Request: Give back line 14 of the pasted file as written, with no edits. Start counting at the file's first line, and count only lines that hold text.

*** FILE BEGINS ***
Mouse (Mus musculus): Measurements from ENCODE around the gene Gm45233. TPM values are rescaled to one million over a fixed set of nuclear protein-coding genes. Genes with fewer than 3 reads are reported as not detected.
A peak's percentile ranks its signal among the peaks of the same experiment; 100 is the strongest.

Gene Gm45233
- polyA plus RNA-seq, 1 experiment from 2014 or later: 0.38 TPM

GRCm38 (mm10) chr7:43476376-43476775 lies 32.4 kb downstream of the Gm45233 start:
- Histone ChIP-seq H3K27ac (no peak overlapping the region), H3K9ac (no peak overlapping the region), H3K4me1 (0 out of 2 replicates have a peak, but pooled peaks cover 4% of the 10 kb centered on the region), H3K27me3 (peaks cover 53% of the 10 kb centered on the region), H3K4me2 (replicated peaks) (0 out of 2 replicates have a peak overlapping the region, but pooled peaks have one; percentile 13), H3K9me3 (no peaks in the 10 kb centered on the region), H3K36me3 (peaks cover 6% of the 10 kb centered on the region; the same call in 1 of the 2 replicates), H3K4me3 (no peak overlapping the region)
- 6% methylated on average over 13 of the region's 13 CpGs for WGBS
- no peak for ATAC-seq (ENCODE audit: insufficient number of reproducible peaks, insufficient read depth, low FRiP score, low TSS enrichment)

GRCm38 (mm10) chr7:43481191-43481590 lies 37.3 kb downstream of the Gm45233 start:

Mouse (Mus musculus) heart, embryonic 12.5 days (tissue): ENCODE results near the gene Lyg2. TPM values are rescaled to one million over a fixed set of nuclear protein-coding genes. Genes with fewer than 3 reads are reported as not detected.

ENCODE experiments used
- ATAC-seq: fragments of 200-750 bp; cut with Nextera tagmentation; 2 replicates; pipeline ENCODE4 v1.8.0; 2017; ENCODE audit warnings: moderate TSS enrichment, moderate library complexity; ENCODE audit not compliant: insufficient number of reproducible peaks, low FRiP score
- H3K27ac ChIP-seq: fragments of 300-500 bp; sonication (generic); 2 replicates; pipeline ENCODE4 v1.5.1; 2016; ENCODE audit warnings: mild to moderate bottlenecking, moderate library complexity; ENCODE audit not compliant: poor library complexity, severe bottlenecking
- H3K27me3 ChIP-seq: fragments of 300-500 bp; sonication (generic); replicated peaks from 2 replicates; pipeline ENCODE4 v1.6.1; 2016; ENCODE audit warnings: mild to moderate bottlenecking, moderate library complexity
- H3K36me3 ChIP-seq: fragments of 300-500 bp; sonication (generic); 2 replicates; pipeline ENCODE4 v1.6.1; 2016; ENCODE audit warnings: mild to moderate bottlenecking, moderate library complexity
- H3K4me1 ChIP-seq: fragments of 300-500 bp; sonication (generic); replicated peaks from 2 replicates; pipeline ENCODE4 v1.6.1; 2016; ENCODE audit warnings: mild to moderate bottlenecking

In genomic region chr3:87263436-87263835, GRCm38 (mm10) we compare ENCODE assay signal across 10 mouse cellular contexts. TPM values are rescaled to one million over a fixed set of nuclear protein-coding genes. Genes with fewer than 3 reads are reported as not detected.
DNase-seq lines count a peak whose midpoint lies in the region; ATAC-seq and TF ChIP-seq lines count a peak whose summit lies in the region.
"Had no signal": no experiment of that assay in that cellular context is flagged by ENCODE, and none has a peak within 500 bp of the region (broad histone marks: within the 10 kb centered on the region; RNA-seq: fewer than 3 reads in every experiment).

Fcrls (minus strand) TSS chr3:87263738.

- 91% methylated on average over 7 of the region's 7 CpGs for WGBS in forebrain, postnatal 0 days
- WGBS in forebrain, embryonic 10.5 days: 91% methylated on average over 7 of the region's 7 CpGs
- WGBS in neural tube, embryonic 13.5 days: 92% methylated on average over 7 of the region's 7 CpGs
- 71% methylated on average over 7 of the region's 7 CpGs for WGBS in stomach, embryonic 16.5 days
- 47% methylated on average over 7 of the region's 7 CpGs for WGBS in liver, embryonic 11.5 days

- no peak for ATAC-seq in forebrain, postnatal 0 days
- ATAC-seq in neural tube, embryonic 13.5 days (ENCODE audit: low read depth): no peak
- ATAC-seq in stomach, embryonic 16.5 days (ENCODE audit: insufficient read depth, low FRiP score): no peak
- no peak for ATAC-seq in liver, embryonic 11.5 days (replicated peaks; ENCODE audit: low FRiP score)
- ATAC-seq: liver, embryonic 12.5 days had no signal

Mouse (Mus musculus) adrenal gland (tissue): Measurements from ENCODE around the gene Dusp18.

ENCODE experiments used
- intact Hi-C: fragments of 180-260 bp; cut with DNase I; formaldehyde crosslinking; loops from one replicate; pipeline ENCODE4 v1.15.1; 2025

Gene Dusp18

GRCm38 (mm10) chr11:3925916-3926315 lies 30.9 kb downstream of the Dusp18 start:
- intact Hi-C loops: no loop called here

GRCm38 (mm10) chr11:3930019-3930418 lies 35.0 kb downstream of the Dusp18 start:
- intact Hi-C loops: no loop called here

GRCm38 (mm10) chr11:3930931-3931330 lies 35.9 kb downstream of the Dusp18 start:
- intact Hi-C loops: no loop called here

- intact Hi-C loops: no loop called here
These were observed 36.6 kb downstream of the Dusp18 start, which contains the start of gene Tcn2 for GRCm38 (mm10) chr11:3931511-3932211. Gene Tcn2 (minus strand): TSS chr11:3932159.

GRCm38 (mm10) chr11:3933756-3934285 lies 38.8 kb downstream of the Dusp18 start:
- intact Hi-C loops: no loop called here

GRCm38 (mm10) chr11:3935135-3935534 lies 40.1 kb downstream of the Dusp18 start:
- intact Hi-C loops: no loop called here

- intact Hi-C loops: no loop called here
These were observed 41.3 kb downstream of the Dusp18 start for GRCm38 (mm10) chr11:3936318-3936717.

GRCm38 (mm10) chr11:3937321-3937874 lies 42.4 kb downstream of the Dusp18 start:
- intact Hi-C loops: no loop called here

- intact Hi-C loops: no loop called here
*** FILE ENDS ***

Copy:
- H3K27me3 ChIP-seq: fragments of 300-500 bp; sonication (generic); replicated peaks from 2 replicates; pipeline ENCODE4 v1.6.1; 2016; ENCODE audit warnings: mild to moderate bottlenecking, moderate library complexity